TRAVEL

GOOD CAPE

Wherever you reach some higher ground in Bulgaria there will be a legend about it. And in 90 percent of the cases it will be about some brave Bulgarian maidens who jumped off it to avoid being "enslaved" by Turks.

Kaliakra is no exception.

Comments: 0

Read more Add new comment

JERUSALEM

You can take religion out of Jerusalem, but you cannot take Jerusalem out of religion. Even the name of the city, at least according to some scholars, derives from that of a god, the Semitic deity Shalim.

Comments: 0

Read more Add new comment

DERELICT BULGARIA, PART 2

Bulgarians are proud of their ruins. There is probably no expat in the country who has been spared the conversation with an overenthusiastic history lover boasting that Perperikon outshines the Acropolis in beauty and importance or that the new discoveries in Sofia's Roman centre make Rome itself look provincial in comparison.

Indeed, over their millennia of continuous habitation, the Bulgarian lands have acquired more than their fair share of prehistoric shrines, ancient cities and fortresses.

Comments: 0

Read more Add new comment

CHERNI VRAH

Sofia is perhaps an exception to the unwritten rule that every great city should be located either at sea or near a major river. Bulgaria's capital has a rare advantage, though: within an hour you can leave behind the noise and bustle of downtown and be climbing up a mountain.

With its 2,290-metre-high peak of Cherni Vrah, Vitosha is Bulgaria's fourth highest mountain. It is in the southern part of the Sofia Plain, and a mountain view or a house on its slopes command higher real estate prices in some parts of the capital.

Comments: 0

Read more Add new comment

KAVALA

"Then suddenly the sea appeared – immense quiet blue space, an abyss of water and sky united behind the tall silhouette of the island of Thassos, it, too, bathed in transparent blue. To the right, the barely visible outlines of Mount Athos were fading away. To the left were the swampy valleys of Sarıbaşan and the marshes of the Mesta River, absorbed by haze, and the dark spots of the Keramoti greenery. In the middle, at the foot of the hill, Kavala was spreading, a giant amphitheatre of white tightly-packed houses looming in a blinding contrast with the inky blue of the sea.

Comments: 0

Read more Add new comment

POLSKI TRAMBESH

Hundreds of people pass through Polski Trambesh every day. The little town has a population of less than 5,000 and is situated on the highway connecting Ruse, the Danube and Romania with the interior of Bulgaria. The name Polski Trambesh, however, is known to few except locals.

Comments: 0

Read more Add new comment

DERELICT BULGARIA, PART 1

One of the major things that will impress first-time visitors to Bulgaria, especially if they stray off the beaten track or undertake a trip through the countryside on their own, is the huge number of abandoned and dilapidated buildings that no one cares about and that look as if they have just emerged from a major armed conflict. Only that, notwithstanding some sporadic Allied bombing in 1943-1944, Bulgaria hasn't had a "proper" war on its territory since at least 1878 when it gained independence of the erstwhile Ottoman Empire.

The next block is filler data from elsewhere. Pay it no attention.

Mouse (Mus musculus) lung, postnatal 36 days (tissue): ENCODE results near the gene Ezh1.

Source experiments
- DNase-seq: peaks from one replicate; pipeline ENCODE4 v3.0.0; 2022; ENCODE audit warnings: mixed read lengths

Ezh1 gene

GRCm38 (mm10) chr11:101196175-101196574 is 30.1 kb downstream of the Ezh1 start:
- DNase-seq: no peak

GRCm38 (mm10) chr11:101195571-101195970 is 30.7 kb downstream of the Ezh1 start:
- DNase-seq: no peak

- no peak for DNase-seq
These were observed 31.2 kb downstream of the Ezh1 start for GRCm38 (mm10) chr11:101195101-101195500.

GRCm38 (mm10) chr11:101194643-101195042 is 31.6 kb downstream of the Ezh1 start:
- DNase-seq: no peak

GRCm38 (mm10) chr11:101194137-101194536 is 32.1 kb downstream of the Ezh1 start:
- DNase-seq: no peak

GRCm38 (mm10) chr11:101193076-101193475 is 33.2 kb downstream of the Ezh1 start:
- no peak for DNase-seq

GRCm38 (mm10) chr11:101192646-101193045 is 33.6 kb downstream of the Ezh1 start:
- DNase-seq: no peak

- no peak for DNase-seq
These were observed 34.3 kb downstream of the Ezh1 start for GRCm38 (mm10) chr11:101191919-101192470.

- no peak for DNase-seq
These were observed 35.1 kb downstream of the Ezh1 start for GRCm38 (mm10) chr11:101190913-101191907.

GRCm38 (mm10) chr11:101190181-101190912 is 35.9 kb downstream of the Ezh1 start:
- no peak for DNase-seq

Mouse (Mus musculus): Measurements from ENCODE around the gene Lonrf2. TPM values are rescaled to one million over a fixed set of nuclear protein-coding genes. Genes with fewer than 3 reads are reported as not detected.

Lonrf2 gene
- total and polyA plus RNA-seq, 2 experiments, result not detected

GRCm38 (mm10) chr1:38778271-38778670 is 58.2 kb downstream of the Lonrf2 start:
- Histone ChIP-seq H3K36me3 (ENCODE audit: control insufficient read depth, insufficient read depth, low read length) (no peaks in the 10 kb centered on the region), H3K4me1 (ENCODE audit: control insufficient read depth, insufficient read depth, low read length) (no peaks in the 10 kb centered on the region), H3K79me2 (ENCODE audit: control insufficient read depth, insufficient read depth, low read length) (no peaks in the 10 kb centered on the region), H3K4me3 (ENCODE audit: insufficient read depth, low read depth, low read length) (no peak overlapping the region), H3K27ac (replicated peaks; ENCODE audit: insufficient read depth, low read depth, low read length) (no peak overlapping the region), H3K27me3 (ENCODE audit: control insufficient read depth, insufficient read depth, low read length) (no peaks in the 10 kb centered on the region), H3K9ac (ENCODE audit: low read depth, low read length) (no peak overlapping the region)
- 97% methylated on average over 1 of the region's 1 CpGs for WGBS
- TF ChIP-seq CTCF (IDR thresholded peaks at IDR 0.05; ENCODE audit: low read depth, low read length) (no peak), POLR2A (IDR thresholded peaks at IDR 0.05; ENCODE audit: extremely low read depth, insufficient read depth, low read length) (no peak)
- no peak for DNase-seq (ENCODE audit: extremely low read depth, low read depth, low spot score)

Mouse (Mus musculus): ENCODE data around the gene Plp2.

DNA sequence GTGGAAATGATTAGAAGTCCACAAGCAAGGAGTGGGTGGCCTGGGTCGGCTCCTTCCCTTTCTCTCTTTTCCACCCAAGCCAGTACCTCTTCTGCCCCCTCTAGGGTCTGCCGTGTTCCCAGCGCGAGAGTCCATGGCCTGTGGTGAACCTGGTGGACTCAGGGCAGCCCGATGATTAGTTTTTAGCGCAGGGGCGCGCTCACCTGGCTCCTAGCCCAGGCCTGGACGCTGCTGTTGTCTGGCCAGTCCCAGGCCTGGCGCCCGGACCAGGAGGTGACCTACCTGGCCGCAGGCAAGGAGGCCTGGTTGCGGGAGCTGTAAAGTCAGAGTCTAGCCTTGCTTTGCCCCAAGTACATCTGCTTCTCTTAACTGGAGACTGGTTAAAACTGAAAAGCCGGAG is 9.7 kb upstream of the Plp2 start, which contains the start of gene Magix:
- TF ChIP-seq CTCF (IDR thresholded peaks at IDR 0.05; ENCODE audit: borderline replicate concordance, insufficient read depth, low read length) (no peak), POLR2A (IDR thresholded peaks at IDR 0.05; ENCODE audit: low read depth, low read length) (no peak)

Comments: 0

Read more Add new comment

FORGOTTEN PLOT

There is hardly a village in Bulgaria without a monument. Those to local victims of the two Balkan and the two World wars are the most common, followed by memorials to Communist partisans and monuments of workers and other "builders of Socialism." There are also the monuments to Revival Period figures, who were usually born or met their end in a particular village.

Comments: 0

Read more Add new comment

TALE OF THREE-AND-A-HALF ISLES

First-time visitors to Bulgaria will probably be amazed to discover one of the striking differences between Bulgaria and its neighbouring Greece and Turkey is that it has no real islands to speak of. Nothing like Greece's thousands of isles and sea rocks, nothing even like Turkey's limited but still significant selection of offshore territories. When God bestowed all its natural wonders on Bulgaria he was very economical with islands. Sad, but true.

Comments: 0

Read more Add new comment

IZMIR

When planning a holiday on the Turquoise Coast of Turkey, Izmir is rarely the first choice. Or the second. Or the third. In fact, it is not even on the Wikitravel suggestion list for Mediterranean Turkey. The idea of postponing even for a day the bliss of swimming in the crystal waters of Fethiye, to name just one major resort not too far away, for the dubious pleasure of being stuck in the congested traffic of Turkey's third biggest city is indeed far from tempting. What is more, if you discount the villas in the Karşıyaka neighbourhood, there is hardly any old architecture in Izmir.

Comments: 0

Read more Add new comment